A month after the hearings for then-nominee to the Supreme Court Brett Kavanaugh, scholars discussed implications and the future of democracy.
On Monday, Nov. 26, members of the International Panel on Social Progress held a panel on their recent report, “Rethinking Society for the 21st Century: Report of the International Panel on Social Progress.” The event’s panel comprised social science professors who discussed issues including inequality, development, and religion through a lens of challenges and improvements to modern democracy.
The panel included John Bowen of Washington University in St. Louis, Leslye Obiora of the University of Arizona, and University professors Philip Pettit, Marc Fleurbaey, and Eldar Shafir. The event was moderated by visiting journalism lecture and NPR international correspondent Deborah Amos.
During the discussion, Fleurbaey spoke about the importance of social media as a public good that can advance democracy. He explained that it should be monitored by civic organizations, watchdogs, and democratic in order to “guarantee its independence both from business interests and also from government intrusion.”
Pettit discussed challenges to the American belief in democracy presented by the controversy of the recent Supreme Court appointment of Kavanaugh.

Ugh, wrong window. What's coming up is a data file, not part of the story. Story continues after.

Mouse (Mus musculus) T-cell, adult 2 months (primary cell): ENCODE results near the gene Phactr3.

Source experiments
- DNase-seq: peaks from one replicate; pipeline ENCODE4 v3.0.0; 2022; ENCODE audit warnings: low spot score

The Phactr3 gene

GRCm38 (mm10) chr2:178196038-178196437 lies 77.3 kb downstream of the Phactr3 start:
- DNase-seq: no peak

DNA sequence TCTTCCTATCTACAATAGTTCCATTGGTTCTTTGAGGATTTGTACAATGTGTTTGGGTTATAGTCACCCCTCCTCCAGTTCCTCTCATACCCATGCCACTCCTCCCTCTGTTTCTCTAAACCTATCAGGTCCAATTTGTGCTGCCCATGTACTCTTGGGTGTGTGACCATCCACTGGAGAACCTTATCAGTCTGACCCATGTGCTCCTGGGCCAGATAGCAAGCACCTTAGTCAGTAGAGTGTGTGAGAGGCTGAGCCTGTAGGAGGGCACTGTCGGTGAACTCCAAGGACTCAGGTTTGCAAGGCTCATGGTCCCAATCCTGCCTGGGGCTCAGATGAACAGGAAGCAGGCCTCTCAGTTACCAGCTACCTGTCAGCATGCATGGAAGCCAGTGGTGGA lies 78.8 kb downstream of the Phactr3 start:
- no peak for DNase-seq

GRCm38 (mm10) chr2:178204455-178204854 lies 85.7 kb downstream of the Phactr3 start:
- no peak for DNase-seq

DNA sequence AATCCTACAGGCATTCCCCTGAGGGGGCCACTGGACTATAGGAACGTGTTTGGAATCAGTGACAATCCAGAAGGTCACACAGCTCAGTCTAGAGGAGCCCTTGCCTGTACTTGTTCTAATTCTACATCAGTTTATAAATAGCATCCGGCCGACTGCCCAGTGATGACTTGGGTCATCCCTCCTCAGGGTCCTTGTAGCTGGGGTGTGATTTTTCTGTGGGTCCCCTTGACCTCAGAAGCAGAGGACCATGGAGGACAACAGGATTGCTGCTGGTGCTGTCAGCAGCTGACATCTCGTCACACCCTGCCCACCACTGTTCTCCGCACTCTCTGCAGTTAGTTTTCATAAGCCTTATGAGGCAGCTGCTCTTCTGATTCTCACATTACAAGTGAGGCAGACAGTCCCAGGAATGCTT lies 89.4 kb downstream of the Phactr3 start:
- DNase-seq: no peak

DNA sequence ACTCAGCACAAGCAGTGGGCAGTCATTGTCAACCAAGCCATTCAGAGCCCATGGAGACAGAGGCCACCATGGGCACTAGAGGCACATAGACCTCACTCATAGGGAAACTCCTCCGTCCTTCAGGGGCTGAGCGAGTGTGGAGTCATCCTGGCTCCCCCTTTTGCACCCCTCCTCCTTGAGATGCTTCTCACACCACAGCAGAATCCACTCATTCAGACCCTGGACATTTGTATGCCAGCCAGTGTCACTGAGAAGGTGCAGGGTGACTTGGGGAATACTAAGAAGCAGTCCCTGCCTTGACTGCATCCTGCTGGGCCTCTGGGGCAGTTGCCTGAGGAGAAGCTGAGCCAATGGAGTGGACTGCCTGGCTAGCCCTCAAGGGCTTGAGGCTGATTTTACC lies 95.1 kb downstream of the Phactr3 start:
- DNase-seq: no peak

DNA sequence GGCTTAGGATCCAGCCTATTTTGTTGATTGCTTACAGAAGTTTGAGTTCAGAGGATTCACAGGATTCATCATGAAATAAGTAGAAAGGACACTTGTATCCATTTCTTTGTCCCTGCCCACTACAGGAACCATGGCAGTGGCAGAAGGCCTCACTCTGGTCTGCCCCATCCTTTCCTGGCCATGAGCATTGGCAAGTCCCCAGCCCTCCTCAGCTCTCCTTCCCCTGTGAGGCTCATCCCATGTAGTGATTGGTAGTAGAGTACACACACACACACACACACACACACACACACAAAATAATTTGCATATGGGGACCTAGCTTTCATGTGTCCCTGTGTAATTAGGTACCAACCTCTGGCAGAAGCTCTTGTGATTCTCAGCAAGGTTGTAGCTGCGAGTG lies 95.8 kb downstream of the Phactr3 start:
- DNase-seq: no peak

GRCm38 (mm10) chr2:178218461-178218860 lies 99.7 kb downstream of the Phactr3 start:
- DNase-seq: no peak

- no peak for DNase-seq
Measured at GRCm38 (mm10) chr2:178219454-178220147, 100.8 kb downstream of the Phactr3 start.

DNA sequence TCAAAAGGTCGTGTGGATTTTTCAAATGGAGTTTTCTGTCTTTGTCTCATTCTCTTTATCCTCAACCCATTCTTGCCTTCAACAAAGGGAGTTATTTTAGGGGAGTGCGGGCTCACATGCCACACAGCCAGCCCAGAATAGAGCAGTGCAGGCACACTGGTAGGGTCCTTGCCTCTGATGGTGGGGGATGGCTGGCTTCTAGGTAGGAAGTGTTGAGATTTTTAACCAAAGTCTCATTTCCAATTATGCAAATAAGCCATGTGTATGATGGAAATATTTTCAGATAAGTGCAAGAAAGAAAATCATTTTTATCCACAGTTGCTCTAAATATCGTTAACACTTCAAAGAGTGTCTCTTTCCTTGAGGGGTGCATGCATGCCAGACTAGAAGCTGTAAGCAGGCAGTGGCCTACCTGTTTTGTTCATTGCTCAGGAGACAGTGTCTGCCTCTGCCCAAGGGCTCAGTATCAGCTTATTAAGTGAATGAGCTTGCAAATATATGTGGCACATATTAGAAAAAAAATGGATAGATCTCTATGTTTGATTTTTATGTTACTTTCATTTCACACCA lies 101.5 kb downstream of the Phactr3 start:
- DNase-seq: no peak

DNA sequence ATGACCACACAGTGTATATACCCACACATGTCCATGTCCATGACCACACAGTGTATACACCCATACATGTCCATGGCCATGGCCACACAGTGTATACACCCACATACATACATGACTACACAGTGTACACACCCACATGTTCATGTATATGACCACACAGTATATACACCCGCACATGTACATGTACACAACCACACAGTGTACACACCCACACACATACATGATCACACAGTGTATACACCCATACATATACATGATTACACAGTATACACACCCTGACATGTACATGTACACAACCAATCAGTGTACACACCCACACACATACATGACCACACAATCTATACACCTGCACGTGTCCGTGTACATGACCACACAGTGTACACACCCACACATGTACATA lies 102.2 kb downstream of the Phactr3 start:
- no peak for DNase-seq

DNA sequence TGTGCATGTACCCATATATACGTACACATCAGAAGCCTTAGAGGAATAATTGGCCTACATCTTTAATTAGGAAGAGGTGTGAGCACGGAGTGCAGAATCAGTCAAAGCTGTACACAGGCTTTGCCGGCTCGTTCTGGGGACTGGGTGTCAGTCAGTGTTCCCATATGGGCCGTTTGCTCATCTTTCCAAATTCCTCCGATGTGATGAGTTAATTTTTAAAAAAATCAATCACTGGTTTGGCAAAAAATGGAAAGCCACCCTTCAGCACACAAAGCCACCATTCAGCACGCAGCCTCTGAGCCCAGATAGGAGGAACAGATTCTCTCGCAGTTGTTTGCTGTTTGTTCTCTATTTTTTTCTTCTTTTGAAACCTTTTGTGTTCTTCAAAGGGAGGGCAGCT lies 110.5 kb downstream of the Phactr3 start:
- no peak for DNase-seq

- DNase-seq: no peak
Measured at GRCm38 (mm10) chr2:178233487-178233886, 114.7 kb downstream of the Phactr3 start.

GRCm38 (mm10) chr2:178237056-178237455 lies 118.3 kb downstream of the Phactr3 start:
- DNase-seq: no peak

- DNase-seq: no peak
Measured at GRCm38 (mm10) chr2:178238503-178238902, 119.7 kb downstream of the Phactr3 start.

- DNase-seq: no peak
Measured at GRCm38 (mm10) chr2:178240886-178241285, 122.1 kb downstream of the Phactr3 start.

“The politicization of this process has served to undermine, I think, the belief in the independence of the judiciary,” Pettit explained. “These are all such egregious examples of the violation of traditional norms and patterns.”
Pettit also criticized the idea that there should be debate between liberalism and democracy which implies that the two concepts are “antithetical” to each other.
At the end of the talk, Obiora, who is of Nigerian origin, said, “As an outsider in the United States, what really I find most perplexing is that the country that goes to war to export democracy to other places hasn’t even figured out how to cultivate the fundamentals to really get the people to think about what democracy really means.”
Obiora also presented the need for shift of focus from financial resources to socio-cultural resources in understanding the true potential for development in Africa. Obiora believes that this shift will “allow African agency to become more than just a figment of our imagination.”
Bruno Maguida ’21, who attended the lecture, found the panelists’ research and proposals to be an interesting and beneficial foundation.
“There is definitely not a one-size-fits-all solution to the problems we have in society,” Maguida said, “but I think it looks like a really interesting starting point to have like 10 or 15 social scientists agreeing on what they think are the interesting points to look at when you think about allocation policy or democracy.”
The lecture was held at 4:30 p.m. in Robertson Hall and was co-sponsored by the Woodrow Wilson School and the University Center for Human Values.